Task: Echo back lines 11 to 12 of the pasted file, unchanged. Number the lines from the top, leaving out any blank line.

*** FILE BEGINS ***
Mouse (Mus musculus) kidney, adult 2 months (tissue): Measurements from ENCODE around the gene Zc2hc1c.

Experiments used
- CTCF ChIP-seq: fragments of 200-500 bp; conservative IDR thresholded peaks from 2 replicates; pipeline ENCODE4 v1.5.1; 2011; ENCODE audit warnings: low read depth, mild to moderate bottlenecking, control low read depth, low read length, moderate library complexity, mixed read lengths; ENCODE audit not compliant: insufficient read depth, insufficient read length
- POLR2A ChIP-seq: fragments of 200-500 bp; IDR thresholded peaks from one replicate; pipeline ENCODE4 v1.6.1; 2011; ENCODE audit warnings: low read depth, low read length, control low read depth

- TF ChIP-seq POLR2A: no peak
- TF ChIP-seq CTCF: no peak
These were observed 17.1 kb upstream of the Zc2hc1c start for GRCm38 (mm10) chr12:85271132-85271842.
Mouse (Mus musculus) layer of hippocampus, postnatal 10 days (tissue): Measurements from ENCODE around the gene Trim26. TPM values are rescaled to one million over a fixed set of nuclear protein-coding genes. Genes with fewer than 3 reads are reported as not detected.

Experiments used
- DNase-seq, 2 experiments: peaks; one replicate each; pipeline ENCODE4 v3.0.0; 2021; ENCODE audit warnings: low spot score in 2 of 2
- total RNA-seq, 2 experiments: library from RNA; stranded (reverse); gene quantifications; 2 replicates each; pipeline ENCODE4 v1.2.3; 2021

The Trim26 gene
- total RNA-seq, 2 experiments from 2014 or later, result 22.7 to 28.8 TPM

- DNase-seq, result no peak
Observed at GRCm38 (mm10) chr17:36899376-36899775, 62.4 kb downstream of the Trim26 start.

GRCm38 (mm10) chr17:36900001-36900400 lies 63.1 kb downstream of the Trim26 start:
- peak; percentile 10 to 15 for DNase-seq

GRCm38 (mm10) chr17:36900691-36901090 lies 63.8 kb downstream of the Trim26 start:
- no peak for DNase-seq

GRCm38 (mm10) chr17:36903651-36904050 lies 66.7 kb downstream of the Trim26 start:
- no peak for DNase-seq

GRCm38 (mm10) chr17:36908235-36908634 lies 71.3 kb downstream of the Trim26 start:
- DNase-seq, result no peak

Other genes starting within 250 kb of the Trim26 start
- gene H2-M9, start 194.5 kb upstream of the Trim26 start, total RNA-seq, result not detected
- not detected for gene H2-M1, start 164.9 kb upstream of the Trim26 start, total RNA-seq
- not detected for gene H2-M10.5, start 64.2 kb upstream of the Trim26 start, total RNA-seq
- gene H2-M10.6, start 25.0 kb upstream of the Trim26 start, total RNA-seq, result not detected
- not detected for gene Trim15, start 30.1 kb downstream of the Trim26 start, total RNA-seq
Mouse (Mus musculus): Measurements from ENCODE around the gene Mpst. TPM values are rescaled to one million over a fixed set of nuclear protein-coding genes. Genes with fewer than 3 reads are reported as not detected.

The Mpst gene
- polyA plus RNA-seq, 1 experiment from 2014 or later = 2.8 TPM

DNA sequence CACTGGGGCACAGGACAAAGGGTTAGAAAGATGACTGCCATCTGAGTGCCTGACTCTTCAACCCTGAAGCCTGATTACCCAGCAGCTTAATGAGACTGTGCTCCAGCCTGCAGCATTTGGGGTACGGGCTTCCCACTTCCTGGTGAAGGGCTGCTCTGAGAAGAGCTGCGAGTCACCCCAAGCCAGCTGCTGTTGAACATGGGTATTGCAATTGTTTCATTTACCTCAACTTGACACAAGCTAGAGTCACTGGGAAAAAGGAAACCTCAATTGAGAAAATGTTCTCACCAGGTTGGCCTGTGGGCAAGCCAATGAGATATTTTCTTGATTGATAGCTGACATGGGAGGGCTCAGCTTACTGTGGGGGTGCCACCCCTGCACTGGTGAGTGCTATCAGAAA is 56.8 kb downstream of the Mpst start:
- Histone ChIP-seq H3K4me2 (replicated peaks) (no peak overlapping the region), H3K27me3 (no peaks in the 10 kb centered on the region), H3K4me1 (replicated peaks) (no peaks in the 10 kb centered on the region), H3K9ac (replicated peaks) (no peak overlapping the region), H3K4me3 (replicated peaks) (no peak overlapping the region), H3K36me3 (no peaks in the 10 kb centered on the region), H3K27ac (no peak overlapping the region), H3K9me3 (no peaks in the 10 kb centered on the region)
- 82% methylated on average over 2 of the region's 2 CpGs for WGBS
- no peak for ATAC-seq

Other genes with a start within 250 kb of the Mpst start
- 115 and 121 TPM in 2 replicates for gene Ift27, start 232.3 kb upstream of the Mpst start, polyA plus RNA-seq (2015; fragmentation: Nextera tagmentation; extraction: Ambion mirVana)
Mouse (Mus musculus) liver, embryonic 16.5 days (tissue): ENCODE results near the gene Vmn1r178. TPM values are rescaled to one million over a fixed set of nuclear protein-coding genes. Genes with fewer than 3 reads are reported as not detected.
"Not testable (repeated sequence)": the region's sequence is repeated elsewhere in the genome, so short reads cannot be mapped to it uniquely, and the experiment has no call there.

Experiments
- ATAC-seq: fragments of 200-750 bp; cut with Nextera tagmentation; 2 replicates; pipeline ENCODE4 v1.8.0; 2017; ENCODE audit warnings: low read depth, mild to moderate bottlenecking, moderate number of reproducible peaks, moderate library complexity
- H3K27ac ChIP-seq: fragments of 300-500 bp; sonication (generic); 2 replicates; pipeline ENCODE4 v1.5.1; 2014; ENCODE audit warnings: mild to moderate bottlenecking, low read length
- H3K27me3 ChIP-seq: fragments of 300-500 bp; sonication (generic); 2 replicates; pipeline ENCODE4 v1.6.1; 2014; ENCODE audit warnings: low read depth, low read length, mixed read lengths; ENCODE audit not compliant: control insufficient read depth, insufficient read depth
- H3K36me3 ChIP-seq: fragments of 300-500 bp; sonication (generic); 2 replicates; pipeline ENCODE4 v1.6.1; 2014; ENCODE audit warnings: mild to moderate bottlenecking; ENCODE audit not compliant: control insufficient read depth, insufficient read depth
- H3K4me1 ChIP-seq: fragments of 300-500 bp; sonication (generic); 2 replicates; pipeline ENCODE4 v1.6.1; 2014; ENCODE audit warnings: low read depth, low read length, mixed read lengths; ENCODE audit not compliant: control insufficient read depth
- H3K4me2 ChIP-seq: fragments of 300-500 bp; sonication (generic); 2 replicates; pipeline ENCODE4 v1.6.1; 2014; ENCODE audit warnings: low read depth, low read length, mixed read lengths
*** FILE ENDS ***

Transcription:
- total RNA-seq, 2 experiments: library from RNA; stranded (reverse); gene quantifications; 2 replicates each; pipeline ENCODE4 v1.2.3; 2021

The Trim26 gene